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 Post subject: Graham Center wins case for ownership of the dances
PostPosted: Fri Aug 23, 2002 6:01 pm 
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<CENTER> <img src="http://www.criticaldance.com/images/Graham-Leibovitz.jpg" alt="" />

<big>REJOICE</BIG></CENTER>

Judge Miriam Goldman Cedarbaum has found in favour of the Martha Graham Center in this landmark case. Here is the key extract:

Quote:
….the Martha Graham Center owns the overwhelming majority of Martha Graham's dances: the Center (Defendant) owns fifty-four works; 10 works are in the public domain; 5 works are owned by commissioning entities; and the Plaintiff (Mr. Protas) has been declared owner of one dance.
It would not be surprising to me if there was an appeal, but for the present, this is a time for rejoicing that the Graham legacy is in safe hands.

Here is the full Press Release from our friends at the Center. Other media outlets feel free to copy:

Martha Graham
Center of Contemporary Dance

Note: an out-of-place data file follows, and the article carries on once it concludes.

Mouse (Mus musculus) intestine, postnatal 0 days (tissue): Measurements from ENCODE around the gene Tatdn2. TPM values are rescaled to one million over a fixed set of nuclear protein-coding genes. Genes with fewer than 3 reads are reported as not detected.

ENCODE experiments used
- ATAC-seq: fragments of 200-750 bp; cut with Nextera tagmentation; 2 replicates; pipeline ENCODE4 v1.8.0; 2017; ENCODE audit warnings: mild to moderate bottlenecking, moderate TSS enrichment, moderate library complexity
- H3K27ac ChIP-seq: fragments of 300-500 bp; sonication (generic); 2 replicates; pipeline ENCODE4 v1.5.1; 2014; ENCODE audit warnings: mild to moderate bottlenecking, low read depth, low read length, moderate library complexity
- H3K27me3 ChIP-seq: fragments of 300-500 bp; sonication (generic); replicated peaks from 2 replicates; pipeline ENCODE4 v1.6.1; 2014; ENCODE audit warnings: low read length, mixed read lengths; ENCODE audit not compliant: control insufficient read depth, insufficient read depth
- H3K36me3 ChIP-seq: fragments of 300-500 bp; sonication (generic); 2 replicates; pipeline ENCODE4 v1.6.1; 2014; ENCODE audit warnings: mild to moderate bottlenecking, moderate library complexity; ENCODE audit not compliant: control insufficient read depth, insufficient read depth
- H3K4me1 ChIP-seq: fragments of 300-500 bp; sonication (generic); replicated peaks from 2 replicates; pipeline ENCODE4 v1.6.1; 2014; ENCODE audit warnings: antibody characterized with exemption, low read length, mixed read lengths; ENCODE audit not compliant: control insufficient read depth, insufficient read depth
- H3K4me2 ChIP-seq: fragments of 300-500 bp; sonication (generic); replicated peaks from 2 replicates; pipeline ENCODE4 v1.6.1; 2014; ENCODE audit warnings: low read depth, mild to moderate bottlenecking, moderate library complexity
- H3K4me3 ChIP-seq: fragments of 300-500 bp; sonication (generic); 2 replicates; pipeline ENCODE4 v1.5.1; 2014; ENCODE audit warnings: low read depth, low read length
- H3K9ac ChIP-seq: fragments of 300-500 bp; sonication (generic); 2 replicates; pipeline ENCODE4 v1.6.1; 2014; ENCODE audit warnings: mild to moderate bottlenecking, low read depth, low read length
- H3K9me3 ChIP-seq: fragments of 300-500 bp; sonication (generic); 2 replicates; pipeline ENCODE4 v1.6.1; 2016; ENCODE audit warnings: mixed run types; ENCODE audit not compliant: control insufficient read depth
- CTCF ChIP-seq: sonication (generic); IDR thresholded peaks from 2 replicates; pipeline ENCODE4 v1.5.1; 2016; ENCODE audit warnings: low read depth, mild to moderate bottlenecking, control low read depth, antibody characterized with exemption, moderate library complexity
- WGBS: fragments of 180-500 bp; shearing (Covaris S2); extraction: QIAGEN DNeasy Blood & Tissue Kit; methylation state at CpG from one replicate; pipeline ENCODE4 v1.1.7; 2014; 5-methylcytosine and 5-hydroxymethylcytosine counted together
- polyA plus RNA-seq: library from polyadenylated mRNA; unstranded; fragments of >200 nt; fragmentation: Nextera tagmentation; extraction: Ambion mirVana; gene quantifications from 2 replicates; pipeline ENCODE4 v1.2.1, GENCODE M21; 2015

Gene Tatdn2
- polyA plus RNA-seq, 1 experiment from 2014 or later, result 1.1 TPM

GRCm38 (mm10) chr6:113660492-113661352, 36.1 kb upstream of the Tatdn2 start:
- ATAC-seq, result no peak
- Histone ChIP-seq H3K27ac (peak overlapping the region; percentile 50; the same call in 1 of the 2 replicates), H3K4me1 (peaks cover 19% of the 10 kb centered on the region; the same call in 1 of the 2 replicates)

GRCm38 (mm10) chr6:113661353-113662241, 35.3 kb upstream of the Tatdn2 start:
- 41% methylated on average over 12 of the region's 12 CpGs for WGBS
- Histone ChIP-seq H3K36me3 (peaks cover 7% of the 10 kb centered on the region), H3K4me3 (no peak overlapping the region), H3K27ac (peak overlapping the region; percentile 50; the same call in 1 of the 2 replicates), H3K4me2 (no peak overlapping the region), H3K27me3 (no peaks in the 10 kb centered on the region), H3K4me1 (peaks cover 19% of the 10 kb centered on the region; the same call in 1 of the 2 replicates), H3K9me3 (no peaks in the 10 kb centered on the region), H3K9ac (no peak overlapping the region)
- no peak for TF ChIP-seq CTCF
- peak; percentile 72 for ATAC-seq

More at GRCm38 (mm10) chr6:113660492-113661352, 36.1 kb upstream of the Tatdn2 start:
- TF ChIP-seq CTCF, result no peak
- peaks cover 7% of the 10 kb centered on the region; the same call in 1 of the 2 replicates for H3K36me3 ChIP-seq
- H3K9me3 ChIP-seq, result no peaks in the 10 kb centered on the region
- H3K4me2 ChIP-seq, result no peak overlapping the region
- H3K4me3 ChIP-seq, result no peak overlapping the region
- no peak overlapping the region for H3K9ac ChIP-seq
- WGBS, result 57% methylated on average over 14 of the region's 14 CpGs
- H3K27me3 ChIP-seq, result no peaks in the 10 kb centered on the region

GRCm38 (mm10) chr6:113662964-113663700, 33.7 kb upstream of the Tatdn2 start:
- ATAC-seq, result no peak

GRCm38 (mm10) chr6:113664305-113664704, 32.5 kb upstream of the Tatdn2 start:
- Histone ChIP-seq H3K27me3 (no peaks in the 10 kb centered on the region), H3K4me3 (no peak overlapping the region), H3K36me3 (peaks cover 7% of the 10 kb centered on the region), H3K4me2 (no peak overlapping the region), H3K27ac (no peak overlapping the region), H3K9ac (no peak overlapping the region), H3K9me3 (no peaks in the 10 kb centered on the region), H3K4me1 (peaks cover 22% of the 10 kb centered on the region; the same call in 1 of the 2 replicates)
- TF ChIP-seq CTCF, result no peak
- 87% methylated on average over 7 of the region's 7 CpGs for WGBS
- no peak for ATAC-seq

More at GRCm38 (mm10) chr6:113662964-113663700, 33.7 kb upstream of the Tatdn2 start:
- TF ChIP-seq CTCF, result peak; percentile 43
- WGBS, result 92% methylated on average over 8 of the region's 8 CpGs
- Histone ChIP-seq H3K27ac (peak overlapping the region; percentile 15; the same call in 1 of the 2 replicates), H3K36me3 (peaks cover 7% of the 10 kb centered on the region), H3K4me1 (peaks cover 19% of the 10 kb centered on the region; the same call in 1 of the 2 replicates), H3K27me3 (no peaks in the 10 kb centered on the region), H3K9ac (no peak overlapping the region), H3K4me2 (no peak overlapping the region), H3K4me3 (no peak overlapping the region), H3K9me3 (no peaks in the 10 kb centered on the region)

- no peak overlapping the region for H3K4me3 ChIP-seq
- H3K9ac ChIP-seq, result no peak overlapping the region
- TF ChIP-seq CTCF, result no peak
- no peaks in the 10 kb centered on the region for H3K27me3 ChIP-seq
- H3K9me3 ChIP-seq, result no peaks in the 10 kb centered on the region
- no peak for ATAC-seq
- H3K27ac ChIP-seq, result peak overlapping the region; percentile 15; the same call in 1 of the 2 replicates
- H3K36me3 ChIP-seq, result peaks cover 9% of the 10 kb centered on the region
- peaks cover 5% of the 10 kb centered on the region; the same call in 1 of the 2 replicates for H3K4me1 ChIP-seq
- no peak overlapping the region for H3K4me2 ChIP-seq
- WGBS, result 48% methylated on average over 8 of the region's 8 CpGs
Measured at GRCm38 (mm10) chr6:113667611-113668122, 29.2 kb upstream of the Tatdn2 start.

PRESS RELEASE

August 23, 2002 (New York, NY)— The Martha Graham Center of Contemporary Dance is pleased to announce that a Court decision has been issued today establishing the ownership of the choreography created by Martha Graham and related sets and costumes. The Honorable Miriam Goldman Cedarbaum of the Southern District of New York issued a decision confirming that the Martha Graham Center owns the overwhelming majority of Martha Graham's dances: the Center (Defendant) owns fifty-four works; 10 works are in the public domain; 5 works are owned by commissioning entities; and the Plaintiff (Mr. Protas) has been declared owner of one dance.

The 110-page decision confirms that Martha Graham assigned the majority of her choreographic works to the Center and that the bulk of those remaining were created by Martha Graham as an employee of the Center which she herself created.

While the Board of Trustees of the Center is pleased with this decision, it is important to note that dance companies can and do make arrangements with choreographers establishing that ownership of the dance(s) created by the choreographer resides with the choreographer. George Balanchine and other choreographers made such arrangements. Martha Graham chose not to.